A tenth of these, totaling 14,700, were convicted and a penalty was imposed by the court, although they had already fulfilled their legal obligations.
Gardaí must now go back to the courts to have all of those convictions and court penalties canceled on appeal, a process that is expected to cost millions of euros to the taxpayer.
In addition, drivers who faced an increase in their car insurance payments or perhaps even lost their jobs because of the conviction may decide to sue for damages.
The gardaí say their IT systems have been changed since last July to ensure it doesn't happen again and that the problem was the result of "largely human error".
Concerns have also been raised that more than 40 homicide cases, some involving children, may have been incorrectly categorized as less-serious than murder, that garda statistics may be understating the level of domestic violence in the State and that the seriousness of other crimes, such as burglary and robbery, may have been downgraded without justification.
Of course, underpinning all the bad news about the guards is the case of Garda Sergeant Maurice McCabe, a whistle-blower who expressed concerns to his superiors about senior gardaí quashing penalty points imposed for driving offenses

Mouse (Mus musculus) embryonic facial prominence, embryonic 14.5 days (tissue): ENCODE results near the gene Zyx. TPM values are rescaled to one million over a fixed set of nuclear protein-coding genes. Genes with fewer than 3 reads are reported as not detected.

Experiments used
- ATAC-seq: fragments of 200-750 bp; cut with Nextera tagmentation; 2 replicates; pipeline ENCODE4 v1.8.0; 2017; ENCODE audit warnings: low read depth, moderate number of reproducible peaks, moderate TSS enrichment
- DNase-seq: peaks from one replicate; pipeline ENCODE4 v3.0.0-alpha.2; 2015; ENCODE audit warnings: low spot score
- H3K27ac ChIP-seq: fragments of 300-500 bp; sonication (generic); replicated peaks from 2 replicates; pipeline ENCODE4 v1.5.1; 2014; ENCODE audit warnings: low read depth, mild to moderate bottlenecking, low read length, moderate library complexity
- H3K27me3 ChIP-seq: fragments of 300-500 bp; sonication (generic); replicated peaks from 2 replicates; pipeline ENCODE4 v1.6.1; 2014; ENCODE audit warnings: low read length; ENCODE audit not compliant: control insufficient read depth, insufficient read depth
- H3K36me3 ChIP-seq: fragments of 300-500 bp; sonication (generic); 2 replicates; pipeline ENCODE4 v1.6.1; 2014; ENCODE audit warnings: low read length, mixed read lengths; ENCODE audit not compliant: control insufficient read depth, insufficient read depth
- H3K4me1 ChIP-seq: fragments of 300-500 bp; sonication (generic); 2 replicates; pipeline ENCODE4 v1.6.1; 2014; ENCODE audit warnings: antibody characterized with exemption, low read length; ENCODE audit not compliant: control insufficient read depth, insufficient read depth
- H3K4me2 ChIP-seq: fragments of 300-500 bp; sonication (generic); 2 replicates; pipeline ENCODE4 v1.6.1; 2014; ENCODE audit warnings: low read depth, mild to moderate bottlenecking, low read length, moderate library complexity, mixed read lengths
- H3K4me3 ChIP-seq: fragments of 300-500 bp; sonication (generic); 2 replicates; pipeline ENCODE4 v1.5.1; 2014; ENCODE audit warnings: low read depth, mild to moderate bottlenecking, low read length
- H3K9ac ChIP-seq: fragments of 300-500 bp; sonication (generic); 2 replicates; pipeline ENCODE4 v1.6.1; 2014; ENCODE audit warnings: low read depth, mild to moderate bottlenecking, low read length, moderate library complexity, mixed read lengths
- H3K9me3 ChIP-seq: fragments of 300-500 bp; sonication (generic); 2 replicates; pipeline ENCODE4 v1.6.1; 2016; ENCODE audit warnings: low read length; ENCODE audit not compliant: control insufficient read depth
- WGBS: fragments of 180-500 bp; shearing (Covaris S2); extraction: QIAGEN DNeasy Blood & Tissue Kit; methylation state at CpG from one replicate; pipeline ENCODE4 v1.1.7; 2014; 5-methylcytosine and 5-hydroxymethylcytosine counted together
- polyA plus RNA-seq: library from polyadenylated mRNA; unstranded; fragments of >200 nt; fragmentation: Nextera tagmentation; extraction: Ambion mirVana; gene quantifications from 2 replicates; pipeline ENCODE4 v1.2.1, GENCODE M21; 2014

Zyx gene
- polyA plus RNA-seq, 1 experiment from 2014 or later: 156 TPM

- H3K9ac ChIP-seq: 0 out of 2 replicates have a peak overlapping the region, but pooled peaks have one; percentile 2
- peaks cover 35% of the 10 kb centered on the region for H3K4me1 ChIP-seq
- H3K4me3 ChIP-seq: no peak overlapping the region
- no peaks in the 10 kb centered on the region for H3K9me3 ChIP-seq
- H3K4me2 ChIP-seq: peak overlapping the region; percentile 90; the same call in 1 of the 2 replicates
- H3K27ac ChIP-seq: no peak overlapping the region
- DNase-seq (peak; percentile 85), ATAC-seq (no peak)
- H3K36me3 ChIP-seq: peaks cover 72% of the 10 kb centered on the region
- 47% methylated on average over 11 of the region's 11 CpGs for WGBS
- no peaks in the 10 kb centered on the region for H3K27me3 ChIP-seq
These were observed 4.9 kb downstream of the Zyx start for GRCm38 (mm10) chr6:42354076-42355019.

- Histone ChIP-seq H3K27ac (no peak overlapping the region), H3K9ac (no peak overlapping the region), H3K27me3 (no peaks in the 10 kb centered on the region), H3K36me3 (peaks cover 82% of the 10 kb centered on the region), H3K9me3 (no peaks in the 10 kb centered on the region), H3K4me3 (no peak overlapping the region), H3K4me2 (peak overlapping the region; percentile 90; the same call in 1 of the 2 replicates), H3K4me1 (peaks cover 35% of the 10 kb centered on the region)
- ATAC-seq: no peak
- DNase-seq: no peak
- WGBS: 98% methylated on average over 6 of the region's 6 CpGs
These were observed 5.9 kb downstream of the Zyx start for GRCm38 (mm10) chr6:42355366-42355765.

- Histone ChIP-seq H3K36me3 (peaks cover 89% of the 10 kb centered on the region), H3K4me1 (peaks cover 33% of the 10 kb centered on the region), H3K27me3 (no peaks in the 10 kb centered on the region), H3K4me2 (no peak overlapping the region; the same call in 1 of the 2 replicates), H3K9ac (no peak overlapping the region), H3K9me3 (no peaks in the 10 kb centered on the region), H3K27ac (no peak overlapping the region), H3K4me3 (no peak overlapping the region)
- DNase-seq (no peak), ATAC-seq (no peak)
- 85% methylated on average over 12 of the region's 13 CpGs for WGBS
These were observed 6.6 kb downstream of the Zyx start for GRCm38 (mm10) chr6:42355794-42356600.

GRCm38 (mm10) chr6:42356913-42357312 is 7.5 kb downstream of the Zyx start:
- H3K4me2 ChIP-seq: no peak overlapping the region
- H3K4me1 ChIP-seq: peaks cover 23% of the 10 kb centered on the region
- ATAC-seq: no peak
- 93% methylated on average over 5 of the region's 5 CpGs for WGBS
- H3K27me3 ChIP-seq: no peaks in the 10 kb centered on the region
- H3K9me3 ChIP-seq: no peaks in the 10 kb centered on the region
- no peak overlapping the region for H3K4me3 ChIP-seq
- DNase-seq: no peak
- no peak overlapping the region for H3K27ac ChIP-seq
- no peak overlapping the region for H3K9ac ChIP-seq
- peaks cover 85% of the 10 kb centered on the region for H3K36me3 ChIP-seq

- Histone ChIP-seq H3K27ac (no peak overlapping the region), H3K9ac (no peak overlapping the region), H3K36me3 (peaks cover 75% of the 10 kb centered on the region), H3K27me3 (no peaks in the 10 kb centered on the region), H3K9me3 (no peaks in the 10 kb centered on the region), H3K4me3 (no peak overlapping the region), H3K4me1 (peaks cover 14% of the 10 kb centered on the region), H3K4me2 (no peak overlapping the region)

Matters are so bad that People Before Profit parliamentary member Brid Smith called for a whole new outside body to run the police.
“You would need an outside body to take over the running of the gardaí. You would need to have a clear-out of the top echelons that could be shown to be directly involved in cover-ups or corruption or malpractice, and then have it run by outside bodies.”
Inevitably, there have been calls for Nóirín O'Sullivan to step down and Sinn Féin and other left-wing parties are proposing a parliamentary motion of no confidence in the Commissioner. Her predecessor was also caught up in a major controversy and eventually resigned, but O'Sullivan has so far refused to budge despite being subjected to prolonged questioning at a four-hour hearing of a parliamentary committee.
Only the government has the power to dismiss her from the post, but this is considered unlikely, at least in the short term, partly because it might contribute to the current atmosphere of instability and precipitate a general election, which neither of the two main parties, Fine Gael or Fianna Fáil, is ready to face at the moment. Meanwhile, ordinary citizens are left to ponder just what is going on with the boys and girls in blue.
The Fine Gael-led minority government has now decided to establish a Commission on the Future of Policing in Ireland. The terms of reference have yet to be finalised but a statement on behalf of Tánaiste (Deputy Prime Minister) and Minister for Justice and Equality, Frances Fitzgerald, listed the "culture and ethos of policing" and "appropriate structures for oversight and accountability" among the issues she believes ought to be addressed.